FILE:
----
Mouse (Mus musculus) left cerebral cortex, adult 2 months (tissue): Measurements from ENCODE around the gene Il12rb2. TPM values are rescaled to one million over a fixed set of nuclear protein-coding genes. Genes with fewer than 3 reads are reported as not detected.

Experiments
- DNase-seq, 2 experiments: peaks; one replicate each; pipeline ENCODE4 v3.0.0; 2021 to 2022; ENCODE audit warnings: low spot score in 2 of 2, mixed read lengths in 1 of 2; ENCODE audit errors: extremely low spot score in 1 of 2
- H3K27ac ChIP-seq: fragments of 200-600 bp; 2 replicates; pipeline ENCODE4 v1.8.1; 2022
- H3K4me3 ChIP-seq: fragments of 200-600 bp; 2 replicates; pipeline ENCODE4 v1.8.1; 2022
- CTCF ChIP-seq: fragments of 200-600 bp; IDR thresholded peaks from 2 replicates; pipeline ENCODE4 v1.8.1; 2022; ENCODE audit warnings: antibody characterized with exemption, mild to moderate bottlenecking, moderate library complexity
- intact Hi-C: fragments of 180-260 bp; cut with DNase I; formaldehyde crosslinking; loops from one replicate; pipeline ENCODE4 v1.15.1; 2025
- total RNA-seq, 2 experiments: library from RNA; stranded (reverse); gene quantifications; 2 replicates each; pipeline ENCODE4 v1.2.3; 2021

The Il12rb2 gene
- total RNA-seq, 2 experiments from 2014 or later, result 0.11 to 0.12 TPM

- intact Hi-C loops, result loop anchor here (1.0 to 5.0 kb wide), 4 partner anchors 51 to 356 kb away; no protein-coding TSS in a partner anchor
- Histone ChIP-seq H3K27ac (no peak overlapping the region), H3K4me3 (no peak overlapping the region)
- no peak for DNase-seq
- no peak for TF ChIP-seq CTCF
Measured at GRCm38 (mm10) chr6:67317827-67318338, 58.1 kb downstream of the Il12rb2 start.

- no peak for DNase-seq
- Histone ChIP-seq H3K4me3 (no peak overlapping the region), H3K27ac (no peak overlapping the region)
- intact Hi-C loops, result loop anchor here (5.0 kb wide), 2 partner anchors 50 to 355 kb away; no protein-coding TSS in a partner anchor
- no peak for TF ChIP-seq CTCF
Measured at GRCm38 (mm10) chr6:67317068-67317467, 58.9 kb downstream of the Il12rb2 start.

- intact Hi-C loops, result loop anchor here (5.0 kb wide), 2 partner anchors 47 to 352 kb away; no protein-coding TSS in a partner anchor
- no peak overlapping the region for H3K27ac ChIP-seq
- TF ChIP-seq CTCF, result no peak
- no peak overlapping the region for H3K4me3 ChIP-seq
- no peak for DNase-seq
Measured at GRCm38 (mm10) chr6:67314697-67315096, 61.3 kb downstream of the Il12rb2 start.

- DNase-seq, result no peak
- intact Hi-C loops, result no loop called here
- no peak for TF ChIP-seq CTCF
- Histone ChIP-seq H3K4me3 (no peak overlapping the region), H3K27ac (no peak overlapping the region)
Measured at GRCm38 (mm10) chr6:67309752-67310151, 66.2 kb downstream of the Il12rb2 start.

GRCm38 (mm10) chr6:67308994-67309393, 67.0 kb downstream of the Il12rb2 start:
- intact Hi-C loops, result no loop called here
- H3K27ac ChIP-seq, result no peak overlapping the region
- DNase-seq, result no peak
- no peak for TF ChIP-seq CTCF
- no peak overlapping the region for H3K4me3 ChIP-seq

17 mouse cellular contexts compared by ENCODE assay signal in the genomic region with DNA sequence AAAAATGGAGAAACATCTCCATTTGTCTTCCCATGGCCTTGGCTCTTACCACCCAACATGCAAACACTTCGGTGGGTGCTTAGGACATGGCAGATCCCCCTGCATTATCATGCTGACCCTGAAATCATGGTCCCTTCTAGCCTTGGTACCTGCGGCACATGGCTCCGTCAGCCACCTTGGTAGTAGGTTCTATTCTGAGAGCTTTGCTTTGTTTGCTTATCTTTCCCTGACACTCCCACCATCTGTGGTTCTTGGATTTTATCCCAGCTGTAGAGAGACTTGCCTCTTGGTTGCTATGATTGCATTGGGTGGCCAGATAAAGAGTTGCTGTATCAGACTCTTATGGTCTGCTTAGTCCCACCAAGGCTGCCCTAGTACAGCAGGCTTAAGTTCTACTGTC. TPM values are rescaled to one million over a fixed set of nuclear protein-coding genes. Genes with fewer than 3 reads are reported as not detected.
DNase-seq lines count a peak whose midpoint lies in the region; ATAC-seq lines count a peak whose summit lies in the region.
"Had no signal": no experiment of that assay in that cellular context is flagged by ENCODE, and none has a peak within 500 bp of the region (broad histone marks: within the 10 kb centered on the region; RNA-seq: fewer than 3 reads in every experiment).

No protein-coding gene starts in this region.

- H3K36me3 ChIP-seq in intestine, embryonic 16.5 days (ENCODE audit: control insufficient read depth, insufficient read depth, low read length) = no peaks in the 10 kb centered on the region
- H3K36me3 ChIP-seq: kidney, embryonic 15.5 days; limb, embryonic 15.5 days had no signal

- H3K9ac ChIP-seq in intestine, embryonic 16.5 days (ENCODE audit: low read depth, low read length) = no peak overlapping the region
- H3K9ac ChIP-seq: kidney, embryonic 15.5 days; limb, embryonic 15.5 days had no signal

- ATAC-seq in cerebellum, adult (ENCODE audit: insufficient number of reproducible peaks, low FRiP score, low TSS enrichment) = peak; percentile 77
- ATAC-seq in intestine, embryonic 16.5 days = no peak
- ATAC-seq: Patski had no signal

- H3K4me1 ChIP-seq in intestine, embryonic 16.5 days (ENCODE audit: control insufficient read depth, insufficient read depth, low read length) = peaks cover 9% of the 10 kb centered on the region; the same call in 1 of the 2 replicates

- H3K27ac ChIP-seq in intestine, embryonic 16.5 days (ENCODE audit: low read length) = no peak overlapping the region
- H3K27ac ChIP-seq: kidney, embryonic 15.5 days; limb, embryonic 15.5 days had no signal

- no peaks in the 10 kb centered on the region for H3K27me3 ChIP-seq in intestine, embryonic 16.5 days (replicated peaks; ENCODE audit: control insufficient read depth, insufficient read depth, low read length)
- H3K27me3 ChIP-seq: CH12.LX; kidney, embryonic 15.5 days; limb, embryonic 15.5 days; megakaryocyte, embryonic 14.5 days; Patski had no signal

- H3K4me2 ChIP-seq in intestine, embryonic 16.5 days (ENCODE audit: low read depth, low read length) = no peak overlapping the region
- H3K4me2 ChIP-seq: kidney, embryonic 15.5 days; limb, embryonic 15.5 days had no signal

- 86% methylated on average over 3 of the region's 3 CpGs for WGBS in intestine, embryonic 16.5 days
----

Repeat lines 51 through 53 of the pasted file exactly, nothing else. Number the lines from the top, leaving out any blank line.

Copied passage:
- H3K27ac ChIP-seq: kidney, embryonic 15.5 days; limb, embryonic 15.5 days had no signal

- no peaks in the 10 kb centered on the region for H3K27me3 ChIP-seq in intestine, embryonic 16.5 days (replicated peaks; ENCODE audit: control insufficient read depth, insufficient read depth, low read length)
- H3K27me3 ChIP-seq: CH12.LX; kidney, embryonic 15.5 days; limb, embryonic 15.5 days; megakaryocyte, embryonic 14.5 days; Patski had no signal